Practice parameter: diagnostic assessment of the child with cerebral palsy: report of the Quality Standards Subcommittee of the American Academy of Neurology and the Practice Committee of the Child Neurology Society.
Objective: The Quality Standards Subcommittee of the American Academy of Neurology and the Practice Committee of the Child Neurology Society develop practice parameters as strategies for patient management based on analysis of evidence. For this parameter the authors reviewed available evidence on the assessment of a child suspected of having cerebral palsy (CP), a nonprogressive disorder of posture or movement due to a lesion of the developing brain. Methods: Relevant literature was reviewed, abstracted, and classified. Recommendations were based on a four-tiered scheme of evidence classification. Results: CP is a common problem, occurring in about 2 to 2.5 per 1,000 live births. In order to establish that a brain abnormality exists in children with CP that may, in turn, suggest an etiology and prognosis, neuroimaging is recommended with MRI preferred to CT (Level A). Metabolic and genetic studies should not be routinely obtained in the evaluation of the child with CP (Level B). If the clinical history or findings on neuroimaging do not determine a specific structural abnormality or if there are additional and atypical features in the history or clinical examination, metabolic and genetic testing should be considered (Level C). Detection of a brain malformation in a child with CP warrants consideration of an underlying genetic or metabolic etiology. Because the incidence of cerebral infarction is high in children with hemiplegic CP, diagnostic testing for coagulation disorders should be considered (Level B). However, there is insufficient evidence at present to be precise as to what studies should be ordered. An EEG is not recommended unless there are features suggestive of epilepsy or a specific epileptic syndrome (Level A). Because children with CP may have associated deficits of mental retardation, ophthalmologic and hearing impairments, speech and language disorders, and oral-motor dysfunction, screening for these conditions should be part of the initial assessment (Level A). Conclusions: Neuroimaging results in children with CP are commonly abnormal and may help determine the etiology. Screening for associated conditions is warranted as part of the initial evaluation.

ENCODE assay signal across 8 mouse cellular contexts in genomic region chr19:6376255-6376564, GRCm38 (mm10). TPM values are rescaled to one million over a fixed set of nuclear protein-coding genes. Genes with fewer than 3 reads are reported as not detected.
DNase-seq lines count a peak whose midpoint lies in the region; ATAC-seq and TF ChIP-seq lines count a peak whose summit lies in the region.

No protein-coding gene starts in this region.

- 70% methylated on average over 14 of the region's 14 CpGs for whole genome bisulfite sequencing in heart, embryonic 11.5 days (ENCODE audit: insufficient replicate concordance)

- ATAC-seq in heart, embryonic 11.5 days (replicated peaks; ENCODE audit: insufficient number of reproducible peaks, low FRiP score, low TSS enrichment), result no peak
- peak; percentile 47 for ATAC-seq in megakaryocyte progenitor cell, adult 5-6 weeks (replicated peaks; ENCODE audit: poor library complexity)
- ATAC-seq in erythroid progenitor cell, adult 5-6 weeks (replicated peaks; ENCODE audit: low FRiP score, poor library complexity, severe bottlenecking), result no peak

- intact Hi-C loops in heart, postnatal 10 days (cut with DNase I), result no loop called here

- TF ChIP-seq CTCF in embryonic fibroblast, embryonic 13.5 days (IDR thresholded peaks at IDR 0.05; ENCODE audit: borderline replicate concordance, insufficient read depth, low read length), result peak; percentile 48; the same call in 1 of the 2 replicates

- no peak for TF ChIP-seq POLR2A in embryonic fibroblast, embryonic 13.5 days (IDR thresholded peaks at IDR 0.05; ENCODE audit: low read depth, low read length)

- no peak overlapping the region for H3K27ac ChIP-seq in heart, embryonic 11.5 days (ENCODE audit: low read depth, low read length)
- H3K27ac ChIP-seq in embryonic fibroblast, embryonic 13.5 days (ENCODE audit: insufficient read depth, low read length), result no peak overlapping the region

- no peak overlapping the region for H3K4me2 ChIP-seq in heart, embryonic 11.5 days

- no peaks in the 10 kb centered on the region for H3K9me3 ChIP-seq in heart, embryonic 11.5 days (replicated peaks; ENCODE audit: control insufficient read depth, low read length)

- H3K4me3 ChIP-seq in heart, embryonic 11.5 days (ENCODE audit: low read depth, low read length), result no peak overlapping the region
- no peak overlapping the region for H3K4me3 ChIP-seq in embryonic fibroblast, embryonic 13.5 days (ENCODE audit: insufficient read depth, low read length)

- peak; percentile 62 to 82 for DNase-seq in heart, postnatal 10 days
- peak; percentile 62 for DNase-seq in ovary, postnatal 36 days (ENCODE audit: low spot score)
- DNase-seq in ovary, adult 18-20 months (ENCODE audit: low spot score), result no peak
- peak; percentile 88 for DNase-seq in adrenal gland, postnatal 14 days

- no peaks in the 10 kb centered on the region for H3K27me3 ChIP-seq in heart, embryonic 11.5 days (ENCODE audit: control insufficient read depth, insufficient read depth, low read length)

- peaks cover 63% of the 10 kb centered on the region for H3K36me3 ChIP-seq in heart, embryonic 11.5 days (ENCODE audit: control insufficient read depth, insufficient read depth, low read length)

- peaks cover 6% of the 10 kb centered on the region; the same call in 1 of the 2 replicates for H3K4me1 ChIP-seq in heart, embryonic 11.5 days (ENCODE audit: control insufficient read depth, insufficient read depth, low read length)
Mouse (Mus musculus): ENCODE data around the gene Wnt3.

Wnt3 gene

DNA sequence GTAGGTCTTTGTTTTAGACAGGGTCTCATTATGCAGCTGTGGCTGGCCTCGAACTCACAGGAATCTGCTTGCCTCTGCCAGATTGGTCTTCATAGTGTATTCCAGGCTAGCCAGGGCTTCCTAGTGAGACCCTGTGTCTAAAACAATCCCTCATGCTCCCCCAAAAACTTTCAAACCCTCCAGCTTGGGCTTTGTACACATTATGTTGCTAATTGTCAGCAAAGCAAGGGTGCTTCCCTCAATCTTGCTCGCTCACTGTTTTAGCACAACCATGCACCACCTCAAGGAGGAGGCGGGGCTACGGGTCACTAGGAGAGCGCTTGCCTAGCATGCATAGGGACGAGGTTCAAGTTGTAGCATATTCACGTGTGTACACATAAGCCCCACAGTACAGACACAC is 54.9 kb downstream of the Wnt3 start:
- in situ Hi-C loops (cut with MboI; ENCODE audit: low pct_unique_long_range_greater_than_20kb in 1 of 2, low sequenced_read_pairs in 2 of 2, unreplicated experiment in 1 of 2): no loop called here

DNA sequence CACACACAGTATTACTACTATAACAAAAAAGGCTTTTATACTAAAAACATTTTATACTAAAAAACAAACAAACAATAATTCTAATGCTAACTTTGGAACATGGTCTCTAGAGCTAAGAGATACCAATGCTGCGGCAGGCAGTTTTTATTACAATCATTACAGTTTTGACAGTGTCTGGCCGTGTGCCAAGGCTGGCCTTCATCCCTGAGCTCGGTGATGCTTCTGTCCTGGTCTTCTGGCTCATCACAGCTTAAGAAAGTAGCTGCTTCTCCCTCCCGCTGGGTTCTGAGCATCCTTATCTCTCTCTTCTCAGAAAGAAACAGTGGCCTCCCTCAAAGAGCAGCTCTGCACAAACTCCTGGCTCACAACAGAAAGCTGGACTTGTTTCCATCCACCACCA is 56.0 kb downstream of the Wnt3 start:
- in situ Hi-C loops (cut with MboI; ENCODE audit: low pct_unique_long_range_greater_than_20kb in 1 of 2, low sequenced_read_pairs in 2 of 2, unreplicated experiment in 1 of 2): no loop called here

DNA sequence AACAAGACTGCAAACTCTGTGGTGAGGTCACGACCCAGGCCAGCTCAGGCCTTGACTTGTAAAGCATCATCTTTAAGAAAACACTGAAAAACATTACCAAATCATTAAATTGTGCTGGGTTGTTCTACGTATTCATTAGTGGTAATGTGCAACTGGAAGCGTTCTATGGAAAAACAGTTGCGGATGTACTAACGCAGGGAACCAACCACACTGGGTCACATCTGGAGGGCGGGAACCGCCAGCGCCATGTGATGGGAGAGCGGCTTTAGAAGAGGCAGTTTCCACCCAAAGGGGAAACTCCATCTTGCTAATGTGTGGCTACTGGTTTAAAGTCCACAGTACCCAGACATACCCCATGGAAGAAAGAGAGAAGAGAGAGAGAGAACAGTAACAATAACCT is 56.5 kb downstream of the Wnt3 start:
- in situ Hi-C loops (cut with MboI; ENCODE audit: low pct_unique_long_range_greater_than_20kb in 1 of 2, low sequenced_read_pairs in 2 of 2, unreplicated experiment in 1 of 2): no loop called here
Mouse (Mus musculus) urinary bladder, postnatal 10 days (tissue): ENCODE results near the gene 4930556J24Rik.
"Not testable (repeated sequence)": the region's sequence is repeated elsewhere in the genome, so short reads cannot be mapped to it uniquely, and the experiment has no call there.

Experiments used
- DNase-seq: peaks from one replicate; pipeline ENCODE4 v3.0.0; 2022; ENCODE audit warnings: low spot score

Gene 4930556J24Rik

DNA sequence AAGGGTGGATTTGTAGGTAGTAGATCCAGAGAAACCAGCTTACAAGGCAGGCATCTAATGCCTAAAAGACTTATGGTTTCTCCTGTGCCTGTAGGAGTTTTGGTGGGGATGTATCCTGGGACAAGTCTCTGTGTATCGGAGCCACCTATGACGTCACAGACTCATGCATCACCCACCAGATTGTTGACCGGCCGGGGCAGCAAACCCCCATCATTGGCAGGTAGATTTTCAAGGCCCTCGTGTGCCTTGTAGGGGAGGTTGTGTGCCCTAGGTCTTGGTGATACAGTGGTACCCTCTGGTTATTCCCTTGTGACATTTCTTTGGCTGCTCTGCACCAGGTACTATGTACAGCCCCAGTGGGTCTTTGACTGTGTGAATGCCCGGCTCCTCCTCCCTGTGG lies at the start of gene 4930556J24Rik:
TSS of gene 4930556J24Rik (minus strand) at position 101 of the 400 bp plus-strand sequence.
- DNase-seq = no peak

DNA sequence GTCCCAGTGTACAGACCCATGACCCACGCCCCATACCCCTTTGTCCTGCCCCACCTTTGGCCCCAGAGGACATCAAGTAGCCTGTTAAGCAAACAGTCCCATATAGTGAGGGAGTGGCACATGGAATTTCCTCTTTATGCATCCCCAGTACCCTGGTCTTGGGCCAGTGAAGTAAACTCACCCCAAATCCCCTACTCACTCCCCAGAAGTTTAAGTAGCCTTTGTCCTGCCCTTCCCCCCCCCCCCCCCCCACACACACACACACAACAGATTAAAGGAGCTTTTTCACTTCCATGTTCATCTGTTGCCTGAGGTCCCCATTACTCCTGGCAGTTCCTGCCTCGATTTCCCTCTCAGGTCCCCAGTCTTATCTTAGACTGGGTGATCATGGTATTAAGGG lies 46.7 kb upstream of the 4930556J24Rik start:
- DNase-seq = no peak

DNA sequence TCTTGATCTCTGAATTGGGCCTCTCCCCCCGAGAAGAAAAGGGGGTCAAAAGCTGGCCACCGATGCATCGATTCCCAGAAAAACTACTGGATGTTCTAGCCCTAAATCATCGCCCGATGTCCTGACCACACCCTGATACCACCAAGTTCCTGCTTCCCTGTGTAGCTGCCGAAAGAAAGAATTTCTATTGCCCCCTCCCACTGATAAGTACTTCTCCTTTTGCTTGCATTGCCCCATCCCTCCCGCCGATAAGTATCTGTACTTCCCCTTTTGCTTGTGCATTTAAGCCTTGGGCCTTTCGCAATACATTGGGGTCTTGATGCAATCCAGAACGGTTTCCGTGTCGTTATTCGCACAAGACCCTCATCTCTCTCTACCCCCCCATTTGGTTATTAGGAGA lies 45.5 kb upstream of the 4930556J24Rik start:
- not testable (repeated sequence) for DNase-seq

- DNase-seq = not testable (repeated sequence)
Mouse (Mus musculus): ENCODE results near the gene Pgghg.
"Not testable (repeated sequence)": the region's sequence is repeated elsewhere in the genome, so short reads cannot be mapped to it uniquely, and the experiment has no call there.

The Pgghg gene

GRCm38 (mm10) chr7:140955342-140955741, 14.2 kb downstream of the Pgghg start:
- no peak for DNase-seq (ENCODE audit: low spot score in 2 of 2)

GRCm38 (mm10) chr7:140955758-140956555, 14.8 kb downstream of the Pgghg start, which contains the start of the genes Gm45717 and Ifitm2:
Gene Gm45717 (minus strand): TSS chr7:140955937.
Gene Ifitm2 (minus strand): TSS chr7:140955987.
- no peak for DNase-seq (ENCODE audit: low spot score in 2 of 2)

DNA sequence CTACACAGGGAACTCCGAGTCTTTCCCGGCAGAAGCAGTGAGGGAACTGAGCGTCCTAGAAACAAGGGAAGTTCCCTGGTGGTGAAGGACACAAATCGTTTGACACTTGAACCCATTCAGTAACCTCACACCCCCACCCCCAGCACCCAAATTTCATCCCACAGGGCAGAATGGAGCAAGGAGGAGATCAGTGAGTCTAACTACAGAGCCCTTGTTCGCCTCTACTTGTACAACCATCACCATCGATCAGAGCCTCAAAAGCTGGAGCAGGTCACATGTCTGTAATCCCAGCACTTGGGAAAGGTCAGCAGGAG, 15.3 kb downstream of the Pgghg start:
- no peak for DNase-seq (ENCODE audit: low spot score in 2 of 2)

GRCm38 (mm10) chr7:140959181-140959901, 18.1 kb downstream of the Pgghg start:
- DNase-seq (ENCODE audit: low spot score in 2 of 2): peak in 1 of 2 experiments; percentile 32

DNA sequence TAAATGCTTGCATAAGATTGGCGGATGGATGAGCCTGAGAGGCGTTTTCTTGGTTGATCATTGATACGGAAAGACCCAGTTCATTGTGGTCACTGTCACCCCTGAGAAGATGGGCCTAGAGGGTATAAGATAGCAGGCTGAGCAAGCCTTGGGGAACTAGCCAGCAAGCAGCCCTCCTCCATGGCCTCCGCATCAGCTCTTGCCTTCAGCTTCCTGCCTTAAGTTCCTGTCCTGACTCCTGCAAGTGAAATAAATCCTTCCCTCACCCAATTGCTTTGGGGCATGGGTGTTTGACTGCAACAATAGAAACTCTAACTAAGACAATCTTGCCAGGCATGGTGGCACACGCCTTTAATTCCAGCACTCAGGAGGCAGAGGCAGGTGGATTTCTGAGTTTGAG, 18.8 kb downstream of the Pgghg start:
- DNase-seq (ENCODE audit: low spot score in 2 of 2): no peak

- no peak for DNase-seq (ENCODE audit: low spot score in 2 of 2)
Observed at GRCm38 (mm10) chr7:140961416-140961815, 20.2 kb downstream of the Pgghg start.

"Hemiparetic cerebral palsy (CP) is a common neurological condition associated with sensorimotor function and development in children (Ashwal et al. 2004). It often leads to delay in motor development or deconditioning of the affected limbs because of the affected individual's tendency to compensate with the intact limbs rather than attempt to use the involved limbs (Held 2000). "
[Show abstract][Hide abstract] ABSTRACT: Virtual reality (VR) therapy is a new, neurorehabilitation intervention aimed at enhancing motor performance in children with hemiparetic cerebral palsy (CP). This case report investigated the effects of VR therapy on cortical reorganization and associated motor function in an 8-year-old male with hemiparetic CP. Cortical activation and associated motor development were measured before and after VR therapy using functional magnetic resonance imaging (fMRI) and standardized motor tests. Before VR therapy, the bilateral primary sensorimotor cortices (SMCs) and ipsilateral supplementary motor area (SMA) were predominantly activated during affected elbow movement. After VR therapy, the altered activations disappeared and the contralateral SMC was activated. This neuroplastic change was associated with enhanced functional motor skills including reaching, self-feeding, and dressing. These functions were not possible before the intervention. To our knowledge, this is the first fMRI study in the literature that provides evidence for neuroplasticity after VR therapy in a child with hemiparetic CP.
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